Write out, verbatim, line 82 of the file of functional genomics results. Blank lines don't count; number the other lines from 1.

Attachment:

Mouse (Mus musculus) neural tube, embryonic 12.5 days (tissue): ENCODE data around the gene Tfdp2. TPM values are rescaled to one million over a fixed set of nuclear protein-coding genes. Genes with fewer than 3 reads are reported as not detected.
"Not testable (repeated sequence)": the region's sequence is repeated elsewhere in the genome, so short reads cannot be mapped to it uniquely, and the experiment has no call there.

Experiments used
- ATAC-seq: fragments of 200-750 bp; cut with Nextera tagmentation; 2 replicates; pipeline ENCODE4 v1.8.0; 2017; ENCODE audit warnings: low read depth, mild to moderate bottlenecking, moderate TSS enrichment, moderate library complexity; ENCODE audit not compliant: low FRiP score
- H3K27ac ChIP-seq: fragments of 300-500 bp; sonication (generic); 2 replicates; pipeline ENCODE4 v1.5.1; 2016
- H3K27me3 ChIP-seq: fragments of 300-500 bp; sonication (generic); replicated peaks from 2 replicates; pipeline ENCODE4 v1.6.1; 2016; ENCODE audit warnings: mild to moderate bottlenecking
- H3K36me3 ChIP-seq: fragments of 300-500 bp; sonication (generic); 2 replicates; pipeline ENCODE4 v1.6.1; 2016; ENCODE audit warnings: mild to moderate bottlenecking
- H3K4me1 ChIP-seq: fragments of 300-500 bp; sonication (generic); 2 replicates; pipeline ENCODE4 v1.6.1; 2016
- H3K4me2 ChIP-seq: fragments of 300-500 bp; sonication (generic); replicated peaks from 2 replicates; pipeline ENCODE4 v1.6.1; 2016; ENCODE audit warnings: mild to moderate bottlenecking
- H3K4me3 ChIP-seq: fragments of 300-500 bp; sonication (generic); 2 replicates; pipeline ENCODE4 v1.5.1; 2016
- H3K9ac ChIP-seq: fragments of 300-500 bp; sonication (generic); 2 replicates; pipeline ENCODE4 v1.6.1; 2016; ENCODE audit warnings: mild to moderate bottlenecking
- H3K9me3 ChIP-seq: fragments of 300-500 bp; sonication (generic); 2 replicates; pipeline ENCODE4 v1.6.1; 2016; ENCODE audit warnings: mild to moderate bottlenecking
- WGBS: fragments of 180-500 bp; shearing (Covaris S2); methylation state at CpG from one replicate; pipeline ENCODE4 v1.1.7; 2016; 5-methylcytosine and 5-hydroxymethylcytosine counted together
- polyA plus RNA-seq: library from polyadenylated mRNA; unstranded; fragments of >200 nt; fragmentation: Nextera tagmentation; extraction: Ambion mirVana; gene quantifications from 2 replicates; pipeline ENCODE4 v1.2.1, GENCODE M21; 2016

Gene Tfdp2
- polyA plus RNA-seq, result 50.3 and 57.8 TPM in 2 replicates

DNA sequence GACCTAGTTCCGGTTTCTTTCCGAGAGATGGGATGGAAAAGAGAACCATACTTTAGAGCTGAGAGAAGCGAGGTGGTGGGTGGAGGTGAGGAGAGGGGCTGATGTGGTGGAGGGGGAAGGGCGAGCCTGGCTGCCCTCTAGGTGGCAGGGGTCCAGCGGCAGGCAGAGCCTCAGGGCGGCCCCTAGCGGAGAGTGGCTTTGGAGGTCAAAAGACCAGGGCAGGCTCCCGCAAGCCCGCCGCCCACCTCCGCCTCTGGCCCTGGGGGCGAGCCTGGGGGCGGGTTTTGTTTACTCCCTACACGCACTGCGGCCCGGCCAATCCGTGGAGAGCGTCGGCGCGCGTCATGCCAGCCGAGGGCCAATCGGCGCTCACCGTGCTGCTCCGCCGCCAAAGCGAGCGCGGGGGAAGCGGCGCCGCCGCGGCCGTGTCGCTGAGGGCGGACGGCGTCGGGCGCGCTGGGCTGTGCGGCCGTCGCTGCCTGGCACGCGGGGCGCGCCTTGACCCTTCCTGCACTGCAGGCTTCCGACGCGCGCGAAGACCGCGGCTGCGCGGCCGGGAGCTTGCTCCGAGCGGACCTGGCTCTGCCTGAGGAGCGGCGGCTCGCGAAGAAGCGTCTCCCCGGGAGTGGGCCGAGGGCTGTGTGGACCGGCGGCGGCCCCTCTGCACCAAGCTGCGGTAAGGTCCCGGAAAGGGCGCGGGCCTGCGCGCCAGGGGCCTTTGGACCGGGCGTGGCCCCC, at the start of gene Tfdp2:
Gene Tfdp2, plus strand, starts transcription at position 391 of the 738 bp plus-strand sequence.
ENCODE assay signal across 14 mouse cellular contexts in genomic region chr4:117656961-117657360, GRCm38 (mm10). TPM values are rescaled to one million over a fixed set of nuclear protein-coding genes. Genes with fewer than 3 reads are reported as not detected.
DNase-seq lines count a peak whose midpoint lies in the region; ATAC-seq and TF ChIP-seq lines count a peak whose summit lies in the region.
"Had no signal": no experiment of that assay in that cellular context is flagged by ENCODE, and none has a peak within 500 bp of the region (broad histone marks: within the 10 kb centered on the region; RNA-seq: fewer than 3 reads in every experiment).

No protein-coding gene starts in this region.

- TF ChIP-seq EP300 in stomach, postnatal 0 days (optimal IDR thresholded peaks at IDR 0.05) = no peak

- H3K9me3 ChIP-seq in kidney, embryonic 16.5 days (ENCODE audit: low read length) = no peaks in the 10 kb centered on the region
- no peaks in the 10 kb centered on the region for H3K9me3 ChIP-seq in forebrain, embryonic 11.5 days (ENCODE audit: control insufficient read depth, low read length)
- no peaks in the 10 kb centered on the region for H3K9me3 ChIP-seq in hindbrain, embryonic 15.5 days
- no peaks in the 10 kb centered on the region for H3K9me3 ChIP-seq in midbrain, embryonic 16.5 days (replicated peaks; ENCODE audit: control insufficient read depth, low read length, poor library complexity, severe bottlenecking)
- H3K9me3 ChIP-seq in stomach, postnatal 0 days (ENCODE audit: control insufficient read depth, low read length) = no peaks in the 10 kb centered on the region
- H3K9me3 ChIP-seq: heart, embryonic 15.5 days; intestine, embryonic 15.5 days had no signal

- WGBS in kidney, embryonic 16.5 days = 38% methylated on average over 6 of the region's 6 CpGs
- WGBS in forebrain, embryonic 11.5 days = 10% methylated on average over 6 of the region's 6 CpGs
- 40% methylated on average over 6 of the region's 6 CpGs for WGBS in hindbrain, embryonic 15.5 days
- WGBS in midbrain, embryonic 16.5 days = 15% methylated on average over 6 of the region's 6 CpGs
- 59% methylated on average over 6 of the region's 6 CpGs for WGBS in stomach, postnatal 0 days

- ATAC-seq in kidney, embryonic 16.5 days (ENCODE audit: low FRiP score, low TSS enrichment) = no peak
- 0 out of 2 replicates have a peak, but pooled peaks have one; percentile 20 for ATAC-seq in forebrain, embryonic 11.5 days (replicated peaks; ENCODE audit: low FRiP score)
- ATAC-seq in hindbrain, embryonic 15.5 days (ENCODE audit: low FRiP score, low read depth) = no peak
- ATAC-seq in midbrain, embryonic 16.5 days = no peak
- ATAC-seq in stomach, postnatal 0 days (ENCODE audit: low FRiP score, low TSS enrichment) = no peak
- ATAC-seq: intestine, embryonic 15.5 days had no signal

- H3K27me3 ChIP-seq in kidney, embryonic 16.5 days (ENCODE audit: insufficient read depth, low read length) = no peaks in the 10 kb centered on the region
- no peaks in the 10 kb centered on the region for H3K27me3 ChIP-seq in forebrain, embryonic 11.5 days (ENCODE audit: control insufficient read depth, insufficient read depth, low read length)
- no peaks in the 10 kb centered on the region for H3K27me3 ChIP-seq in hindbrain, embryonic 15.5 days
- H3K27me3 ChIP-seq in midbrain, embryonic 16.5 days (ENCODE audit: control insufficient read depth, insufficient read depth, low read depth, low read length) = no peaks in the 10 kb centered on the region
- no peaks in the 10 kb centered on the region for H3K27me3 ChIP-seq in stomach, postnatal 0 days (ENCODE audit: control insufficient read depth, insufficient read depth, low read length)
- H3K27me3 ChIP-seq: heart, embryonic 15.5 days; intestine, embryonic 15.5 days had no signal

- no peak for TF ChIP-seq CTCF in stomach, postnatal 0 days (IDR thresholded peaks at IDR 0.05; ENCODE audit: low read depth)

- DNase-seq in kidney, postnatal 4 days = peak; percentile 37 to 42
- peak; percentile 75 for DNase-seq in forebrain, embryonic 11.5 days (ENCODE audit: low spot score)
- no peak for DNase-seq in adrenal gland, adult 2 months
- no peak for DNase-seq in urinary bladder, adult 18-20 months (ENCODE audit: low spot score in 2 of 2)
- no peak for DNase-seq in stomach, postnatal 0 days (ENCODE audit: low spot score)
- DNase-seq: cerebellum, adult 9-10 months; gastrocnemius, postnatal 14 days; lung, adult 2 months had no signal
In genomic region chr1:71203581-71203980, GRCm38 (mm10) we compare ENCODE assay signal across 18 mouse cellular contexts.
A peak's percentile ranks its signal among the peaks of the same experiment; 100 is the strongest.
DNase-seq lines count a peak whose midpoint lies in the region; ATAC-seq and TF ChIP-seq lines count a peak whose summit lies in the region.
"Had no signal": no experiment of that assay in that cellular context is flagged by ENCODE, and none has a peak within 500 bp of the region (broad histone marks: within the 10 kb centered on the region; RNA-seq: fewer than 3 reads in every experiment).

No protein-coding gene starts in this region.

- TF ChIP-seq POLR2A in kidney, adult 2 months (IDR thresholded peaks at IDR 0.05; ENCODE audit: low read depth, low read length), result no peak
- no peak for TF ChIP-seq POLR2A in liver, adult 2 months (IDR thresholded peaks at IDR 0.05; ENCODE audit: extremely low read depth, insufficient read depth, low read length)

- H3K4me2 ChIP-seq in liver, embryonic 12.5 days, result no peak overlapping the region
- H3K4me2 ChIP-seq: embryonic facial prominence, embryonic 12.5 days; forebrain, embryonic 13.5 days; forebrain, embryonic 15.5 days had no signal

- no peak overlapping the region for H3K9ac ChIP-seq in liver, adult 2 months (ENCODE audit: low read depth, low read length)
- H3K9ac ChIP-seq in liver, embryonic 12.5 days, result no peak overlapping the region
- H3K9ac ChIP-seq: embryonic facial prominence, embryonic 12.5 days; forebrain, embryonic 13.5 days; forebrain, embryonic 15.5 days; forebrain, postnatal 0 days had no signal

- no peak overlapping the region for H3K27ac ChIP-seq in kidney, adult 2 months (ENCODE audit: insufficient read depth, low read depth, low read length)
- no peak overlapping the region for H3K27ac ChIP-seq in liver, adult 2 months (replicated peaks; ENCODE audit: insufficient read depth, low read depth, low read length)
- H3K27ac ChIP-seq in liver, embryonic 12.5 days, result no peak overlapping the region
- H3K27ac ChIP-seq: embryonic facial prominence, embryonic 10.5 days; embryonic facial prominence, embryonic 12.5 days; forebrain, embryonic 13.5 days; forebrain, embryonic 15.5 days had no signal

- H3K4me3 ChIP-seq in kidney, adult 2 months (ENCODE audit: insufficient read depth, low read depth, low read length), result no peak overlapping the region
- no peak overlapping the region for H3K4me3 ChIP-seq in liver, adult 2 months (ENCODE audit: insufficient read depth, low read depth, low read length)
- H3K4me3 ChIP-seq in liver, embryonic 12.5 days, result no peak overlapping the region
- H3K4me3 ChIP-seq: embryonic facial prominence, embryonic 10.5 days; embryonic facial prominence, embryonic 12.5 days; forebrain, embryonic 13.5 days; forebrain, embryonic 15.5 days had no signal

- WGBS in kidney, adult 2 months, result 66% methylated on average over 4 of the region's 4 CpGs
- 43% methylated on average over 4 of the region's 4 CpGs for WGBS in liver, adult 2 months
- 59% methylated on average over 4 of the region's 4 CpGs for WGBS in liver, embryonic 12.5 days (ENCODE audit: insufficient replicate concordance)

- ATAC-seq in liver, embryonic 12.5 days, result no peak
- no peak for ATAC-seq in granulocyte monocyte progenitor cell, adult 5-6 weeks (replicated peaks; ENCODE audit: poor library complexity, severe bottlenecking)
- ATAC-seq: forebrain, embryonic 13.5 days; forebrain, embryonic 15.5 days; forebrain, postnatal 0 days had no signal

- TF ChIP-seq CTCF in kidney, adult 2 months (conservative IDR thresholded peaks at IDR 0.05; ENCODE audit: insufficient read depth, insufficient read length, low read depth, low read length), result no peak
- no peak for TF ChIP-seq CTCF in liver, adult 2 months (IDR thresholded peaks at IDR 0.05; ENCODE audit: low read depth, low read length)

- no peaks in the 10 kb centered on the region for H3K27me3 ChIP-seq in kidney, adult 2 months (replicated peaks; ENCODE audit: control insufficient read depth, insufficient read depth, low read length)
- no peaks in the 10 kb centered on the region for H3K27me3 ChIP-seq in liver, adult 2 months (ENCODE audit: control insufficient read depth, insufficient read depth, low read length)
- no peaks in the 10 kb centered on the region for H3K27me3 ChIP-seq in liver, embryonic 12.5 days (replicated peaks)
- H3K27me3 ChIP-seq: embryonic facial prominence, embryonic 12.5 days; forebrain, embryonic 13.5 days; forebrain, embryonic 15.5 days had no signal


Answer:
- no peaks in the 10 kb centered on the region for H3K27me3 ChIP-seq in kidney, adult 2 months (replicated peaks; ENCODE audit: control insufficient read depth, insufficient read depth, low read length)